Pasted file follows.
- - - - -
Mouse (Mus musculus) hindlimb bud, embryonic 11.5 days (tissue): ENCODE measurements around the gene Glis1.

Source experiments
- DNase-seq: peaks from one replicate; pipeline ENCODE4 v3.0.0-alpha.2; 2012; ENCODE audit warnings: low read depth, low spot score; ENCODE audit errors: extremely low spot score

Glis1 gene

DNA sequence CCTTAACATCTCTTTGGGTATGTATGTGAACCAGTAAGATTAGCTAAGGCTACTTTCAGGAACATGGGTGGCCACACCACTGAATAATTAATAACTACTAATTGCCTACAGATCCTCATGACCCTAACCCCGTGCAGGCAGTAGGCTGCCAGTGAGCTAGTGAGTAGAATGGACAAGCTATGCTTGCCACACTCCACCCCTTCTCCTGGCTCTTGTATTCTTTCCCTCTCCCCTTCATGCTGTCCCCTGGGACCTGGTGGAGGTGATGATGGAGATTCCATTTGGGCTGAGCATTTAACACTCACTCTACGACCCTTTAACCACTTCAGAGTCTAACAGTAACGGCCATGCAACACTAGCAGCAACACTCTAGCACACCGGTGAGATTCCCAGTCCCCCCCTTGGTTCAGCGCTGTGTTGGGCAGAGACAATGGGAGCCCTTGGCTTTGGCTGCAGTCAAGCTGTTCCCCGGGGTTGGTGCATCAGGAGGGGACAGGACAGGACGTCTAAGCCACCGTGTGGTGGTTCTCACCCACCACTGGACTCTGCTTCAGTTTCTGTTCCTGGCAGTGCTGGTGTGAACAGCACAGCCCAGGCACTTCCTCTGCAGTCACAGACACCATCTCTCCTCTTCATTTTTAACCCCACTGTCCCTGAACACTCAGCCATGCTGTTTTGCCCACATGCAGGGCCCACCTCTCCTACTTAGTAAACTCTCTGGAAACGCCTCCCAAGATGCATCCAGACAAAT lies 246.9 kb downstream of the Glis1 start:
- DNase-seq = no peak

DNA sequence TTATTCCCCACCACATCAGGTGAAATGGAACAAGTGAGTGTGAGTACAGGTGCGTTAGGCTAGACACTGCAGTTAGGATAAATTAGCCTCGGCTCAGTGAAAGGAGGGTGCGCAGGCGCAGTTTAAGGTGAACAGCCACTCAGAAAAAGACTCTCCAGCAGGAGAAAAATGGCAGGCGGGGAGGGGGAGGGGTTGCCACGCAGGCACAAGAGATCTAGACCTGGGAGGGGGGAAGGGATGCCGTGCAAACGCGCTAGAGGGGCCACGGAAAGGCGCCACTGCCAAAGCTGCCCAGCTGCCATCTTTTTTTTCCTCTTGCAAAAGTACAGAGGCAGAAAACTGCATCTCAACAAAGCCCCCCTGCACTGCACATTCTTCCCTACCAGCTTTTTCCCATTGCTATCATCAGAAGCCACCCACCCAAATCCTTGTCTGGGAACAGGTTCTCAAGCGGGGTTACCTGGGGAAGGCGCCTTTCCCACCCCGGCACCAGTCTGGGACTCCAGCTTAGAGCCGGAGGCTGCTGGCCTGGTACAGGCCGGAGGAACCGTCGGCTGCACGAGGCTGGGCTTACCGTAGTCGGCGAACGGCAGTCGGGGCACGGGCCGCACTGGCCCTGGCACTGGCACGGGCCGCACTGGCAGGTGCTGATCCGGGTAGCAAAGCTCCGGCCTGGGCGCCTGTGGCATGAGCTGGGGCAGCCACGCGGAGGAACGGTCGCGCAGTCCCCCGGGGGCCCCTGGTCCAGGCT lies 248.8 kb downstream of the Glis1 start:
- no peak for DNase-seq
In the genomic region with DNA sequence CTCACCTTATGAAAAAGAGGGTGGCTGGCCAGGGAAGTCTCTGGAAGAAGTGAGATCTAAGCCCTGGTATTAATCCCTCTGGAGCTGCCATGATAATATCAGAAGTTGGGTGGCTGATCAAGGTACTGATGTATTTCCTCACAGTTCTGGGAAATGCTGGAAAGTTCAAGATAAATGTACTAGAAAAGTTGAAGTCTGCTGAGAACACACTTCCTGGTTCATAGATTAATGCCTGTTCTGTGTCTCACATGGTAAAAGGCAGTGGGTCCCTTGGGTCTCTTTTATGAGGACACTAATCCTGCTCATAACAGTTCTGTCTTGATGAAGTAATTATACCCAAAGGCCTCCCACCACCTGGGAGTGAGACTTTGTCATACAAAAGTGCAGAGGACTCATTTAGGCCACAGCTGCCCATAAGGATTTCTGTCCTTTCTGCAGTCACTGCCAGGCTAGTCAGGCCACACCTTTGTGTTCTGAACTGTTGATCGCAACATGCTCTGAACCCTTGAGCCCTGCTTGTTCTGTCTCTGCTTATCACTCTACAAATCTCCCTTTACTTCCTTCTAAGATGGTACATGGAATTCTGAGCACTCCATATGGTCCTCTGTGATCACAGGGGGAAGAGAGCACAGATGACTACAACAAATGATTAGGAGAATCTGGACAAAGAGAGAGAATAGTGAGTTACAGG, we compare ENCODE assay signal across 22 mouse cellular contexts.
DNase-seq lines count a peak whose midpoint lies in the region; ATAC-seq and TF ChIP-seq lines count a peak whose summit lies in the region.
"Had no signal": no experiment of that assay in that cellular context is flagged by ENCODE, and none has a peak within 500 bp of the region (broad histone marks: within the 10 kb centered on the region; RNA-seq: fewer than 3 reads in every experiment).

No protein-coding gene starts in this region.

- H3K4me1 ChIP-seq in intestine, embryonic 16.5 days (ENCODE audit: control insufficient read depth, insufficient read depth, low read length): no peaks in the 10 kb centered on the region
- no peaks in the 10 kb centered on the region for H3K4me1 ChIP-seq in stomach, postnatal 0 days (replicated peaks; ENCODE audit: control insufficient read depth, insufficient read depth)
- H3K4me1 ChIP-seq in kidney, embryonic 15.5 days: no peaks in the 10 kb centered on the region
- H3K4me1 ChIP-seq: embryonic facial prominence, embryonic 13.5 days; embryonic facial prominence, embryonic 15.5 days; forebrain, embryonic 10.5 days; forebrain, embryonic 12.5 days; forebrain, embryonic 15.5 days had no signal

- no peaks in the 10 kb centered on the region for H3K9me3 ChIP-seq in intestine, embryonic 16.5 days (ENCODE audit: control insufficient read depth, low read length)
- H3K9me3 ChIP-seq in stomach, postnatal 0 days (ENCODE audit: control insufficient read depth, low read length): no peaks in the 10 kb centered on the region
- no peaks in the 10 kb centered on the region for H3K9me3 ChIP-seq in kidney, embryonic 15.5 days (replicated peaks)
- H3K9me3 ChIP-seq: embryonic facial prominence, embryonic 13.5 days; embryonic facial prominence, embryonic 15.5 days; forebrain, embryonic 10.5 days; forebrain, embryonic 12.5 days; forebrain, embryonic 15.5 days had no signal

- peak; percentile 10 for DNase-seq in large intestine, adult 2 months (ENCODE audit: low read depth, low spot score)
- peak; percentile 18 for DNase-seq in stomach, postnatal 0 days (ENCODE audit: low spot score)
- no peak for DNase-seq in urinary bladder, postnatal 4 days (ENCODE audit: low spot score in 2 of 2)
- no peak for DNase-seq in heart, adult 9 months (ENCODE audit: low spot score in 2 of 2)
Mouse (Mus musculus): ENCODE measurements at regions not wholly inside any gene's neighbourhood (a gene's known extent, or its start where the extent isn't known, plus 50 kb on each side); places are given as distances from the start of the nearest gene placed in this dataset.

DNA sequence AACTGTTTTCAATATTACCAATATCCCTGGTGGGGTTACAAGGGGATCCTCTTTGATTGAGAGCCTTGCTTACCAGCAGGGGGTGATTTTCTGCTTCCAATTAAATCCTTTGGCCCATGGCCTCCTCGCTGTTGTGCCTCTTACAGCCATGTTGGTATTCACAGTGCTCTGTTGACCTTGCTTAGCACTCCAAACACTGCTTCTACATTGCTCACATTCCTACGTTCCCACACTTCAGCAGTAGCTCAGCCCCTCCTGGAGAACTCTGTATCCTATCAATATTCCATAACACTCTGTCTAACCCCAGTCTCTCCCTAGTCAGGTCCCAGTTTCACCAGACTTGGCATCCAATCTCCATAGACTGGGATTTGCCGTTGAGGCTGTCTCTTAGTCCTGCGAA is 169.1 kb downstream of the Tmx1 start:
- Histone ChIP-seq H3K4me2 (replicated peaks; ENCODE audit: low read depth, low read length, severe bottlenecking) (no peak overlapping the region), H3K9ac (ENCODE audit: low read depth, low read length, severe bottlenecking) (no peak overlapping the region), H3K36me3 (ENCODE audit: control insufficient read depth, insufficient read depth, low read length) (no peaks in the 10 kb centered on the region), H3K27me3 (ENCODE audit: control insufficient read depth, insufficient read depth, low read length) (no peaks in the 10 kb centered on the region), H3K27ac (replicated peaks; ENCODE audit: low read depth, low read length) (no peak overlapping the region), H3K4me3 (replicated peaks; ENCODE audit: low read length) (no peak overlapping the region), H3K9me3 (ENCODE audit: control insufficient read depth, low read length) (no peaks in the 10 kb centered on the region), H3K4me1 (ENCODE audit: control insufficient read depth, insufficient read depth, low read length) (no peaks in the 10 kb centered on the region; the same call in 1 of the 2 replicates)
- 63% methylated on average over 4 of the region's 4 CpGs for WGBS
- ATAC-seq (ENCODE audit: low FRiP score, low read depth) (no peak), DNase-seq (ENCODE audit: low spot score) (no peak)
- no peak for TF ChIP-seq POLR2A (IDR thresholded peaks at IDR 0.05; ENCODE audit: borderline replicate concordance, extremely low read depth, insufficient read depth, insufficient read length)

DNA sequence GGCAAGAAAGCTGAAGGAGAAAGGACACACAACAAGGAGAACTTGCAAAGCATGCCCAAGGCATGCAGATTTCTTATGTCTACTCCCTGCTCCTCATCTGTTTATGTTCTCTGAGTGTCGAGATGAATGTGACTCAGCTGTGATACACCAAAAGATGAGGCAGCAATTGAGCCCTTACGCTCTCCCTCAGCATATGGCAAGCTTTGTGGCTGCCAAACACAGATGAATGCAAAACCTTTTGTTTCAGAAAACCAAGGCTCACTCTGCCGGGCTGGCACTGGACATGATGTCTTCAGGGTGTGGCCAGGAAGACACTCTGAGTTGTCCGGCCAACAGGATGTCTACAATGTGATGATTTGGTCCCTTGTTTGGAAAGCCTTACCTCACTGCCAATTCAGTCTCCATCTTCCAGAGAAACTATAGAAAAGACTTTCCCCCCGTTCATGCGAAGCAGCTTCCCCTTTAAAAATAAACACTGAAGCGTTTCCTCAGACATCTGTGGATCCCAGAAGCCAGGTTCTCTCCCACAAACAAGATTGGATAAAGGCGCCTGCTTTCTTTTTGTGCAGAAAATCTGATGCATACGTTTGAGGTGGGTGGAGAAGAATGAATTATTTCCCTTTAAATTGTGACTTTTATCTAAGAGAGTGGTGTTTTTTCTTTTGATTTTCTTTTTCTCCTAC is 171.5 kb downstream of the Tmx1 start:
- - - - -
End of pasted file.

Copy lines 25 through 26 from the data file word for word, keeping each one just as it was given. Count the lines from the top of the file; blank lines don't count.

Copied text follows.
Mouse (Mus musculus): ENCODE measurements at regions not wholly inside any gene's neighbourhood (a gene's known extent, or its start where the extent isn't known, plus 50 kb on each side); places are given as distances from the start of the nearest gene placed in this dataset.

DNA sequence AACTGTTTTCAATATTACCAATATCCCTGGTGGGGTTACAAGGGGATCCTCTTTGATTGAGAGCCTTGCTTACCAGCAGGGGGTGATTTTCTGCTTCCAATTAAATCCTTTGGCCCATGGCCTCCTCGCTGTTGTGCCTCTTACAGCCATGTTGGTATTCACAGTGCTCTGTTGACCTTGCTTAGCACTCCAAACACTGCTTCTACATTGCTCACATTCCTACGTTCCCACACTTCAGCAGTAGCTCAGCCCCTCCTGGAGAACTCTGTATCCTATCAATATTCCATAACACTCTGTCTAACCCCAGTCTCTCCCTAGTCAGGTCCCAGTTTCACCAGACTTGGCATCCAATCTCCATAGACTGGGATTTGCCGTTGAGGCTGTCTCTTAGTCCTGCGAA is 169.1 kb downstream of the Tmx1 start: